The stock has been below a death cross since March 17, and Monday morning’s open was below its 50-day simple moving average at $84.97.
The hotel chain also owns the Ritz-Carlton and St. Regis luxury brands.
All locations have been hit hard as Americans stay home on lockdown due to Covid-19. Here is TheStreet's report on Marriott's earnings.
The stock opened Monday at $84.30 down 44.3% year to date and in bear market territory 45% below its 52-week high of $153.39 set on December 27.
The stock is also in bull market territory 81.1% above its March 18 low of $46.56.
Extreme volatility has been the backdrop for stocks throughout 2020. This is why you need to look at the daily and weekly charts and to be aware of the value levels and risky levels.
The stock is reasonably prices with a p/e multiple of 14.50 with a dividend yield of 2.20%.
The Daily Chart for Marriott
Courtesy of Refinitiv XENITH
Marriott has been below a death cross since March 17 when the 50-day simple moving average fell below the 200-day simple moving average to indicate that lower prices lie ahead.
The stock gapped lower on February 24 then plunged below its 200-day simple moving average on February 25. This led to the March 18 low of $46.56.
The initial rebound was to $96.00 on March 26. This was followed by a quick dip to $57.00 on April 3. The next wave up peaked at $97.45 on April 29.
Since then the stock declined tracking the 50-day SMA downward and now at $84.96.
The Weekly Chart for Marriott
Caurtesy of Refinitiv XENITH
The weekly chart for Marriott is neutral with the stock below its five-week modified moving average of $87.61.
The stock is well below its 200-week simple moving average or reversion to the mean at $114.08.
Its been below this average since the week of March 6.
The 12x3x3 weekly slow stochastic reading is projected to rise to 34.68 this week up from 32.72 on May 8.
At the December 27 high this reading was above 90.00 which put the stock in an inflating parabolic bubble and bubbles always pop.
Trading Strategy: Buy Marriott on weakness to its weekly value level at $63.92 and reduce holdings on strength to the quarterly and monthly risky levels at $99.13 and $110.26, respectively.
How to use my value levels and risky levels:
The closes on Dec. 31, 2019 were inputs to my proprietary analytics. Semiannual and annual levels remain on the charts. Each uses the last nine closes in these time horizons.
Second quarter 2020 levels were set established based upon the March 31 closes. The monthly level for May was based upon the close on April 30.
New weekly levels are calculated after the end of each week.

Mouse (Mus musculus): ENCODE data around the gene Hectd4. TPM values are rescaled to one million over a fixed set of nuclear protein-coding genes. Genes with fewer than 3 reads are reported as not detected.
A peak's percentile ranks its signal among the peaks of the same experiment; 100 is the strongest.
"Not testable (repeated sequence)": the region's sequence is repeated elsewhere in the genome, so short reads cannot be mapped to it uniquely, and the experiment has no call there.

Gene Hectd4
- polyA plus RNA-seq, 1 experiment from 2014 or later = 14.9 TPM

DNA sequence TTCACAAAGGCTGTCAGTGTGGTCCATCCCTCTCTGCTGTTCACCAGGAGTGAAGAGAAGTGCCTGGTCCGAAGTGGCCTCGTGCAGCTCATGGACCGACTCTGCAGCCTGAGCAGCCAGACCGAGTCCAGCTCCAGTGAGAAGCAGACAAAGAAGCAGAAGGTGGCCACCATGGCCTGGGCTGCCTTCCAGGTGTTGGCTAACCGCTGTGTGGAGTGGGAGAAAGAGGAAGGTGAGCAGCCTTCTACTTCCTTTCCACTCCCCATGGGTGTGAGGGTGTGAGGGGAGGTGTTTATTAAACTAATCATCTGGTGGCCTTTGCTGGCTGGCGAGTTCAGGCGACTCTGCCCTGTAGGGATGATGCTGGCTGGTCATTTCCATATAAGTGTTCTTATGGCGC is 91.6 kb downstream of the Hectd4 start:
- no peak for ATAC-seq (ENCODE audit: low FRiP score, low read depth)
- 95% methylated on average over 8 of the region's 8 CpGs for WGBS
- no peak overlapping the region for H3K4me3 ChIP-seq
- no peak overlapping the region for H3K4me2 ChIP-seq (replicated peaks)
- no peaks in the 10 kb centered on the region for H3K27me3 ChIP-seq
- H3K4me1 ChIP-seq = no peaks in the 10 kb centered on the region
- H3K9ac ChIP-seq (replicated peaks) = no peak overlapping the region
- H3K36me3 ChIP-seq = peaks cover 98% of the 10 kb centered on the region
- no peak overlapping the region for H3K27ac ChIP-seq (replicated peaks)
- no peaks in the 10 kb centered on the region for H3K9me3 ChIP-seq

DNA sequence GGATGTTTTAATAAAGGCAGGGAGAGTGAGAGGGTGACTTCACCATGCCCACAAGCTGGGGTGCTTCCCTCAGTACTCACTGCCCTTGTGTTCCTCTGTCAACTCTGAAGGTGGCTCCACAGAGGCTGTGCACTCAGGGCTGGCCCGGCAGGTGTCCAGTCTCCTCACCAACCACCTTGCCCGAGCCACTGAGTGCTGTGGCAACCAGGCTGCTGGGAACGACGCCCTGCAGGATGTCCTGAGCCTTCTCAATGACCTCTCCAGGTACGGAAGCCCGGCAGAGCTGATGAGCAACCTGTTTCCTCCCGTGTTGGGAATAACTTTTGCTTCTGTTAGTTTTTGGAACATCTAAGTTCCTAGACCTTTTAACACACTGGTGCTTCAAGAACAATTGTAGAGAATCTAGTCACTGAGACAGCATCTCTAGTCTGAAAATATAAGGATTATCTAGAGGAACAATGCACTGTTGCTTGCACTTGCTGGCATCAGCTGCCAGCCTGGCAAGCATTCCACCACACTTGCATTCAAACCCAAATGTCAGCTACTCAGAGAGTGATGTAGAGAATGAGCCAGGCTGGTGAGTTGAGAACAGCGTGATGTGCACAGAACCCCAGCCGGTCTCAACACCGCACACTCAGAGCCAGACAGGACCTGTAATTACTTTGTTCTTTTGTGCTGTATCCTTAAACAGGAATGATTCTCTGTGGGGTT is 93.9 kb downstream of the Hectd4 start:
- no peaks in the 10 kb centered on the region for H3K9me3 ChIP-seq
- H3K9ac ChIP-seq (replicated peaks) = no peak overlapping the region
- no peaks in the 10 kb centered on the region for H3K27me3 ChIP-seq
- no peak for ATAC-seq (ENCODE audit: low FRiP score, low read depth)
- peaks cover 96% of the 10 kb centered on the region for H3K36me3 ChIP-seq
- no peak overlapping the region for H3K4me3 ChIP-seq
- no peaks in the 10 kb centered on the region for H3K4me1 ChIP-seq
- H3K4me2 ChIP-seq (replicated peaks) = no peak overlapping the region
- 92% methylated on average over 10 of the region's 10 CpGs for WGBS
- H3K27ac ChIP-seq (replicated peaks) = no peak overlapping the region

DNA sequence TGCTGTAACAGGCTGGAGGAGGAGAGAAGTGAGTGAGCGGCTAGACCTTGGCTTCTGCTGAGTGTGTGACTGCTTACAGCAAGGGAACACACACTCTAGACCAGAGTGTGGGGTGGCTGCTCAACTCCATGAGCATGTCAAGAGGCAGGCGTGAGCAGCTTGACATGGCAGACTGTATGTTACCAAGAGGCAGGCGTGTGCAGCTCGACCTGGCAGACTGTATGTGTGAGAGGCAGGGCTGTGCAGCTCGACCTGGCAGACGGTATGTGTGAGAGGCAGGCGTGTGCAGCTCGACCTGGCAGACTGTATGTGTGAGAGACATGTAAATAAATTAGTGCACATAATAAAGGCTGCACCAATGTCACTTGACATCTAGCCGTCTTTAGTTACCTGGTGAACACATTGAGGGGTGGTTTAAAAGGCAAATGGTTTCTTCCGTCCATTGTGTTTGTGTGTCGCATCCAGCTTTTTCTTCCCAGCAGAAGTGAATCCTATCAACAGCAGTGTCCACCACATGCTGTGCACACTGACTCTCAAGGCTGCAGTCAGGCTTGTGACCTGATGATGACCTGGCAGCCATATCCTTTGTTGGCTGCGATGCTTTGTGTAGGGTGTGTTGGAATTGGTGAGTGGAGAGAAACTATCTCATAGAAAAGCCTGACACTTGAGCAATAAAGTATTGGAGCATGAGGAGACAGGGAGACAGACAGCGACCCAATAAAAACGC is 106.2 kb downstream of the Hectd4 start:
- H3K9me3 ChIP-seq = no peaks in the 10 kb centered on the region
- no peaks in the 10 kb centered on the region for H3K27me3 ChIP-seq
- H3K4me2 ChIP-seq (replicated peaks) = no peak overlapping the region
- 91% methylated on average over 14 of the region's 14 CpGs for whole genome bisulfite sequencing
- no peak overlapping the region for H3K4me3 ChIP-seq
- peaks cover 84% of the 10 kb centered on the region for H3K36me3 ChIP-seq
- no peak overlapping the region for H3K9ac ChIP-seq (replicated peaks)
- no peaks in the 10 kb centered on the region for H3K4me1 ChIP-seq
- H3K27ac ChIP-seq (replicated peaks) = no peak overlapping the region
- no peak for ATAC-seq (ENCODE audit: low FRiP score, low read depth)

New quarterly levels occur at the end of each quarter. Semiannual levels are updated at mid-year. Annual levels are in play all year long.
My theory is that nine years of volatility between closes are enough to assume that all possible bullish or bearish events for the stock are factored in.
To capture share price volatility investors should buy on weakness to a value level and reduce holdings on strength to a risky level. A pivot is a value level or risky level that was violated within its time horizon. Pivots act as magnets that have a high probability of being tested again before its time horizon expires.
How to use 12x3x3 Weekly Slow Stochastic Readings:
My choice of using 12x3x3 weekly slow stochastic readings was based upon back-testing many methods of reading share-price momentum with the objective of finding the combination that resulted in the fewest false signals. I did this following the stock market crash of 1987, so I have been happy with the results for more than 30 years.
The stochastic reading covers the last 12 weeks of highs, lows and closes for the stock. There is a raw calculation of the differences between the highest high and lowest low versus the closes. These levels are modified to a fast reading and a slow reading and I found that the slow reading worked the best.
The stochastic reading scales between 00.00 and 100.00 with readings above 80.00 considered overbought and readings below 20.00 considered oversold.
A reading above 90.00 is considered an “inflating parabolic bubble” formation that is typically followed by a decline of 10% to 20% over the next three to five months.
A reading below 10.00 is considered as being “too cheap to ignore” which typically is followed by gains of 10% to 20% over the next three to five months.
Disclosure: The author has no positions in any stocks mentioned and no plans to initiate any positions within the next 72 hours.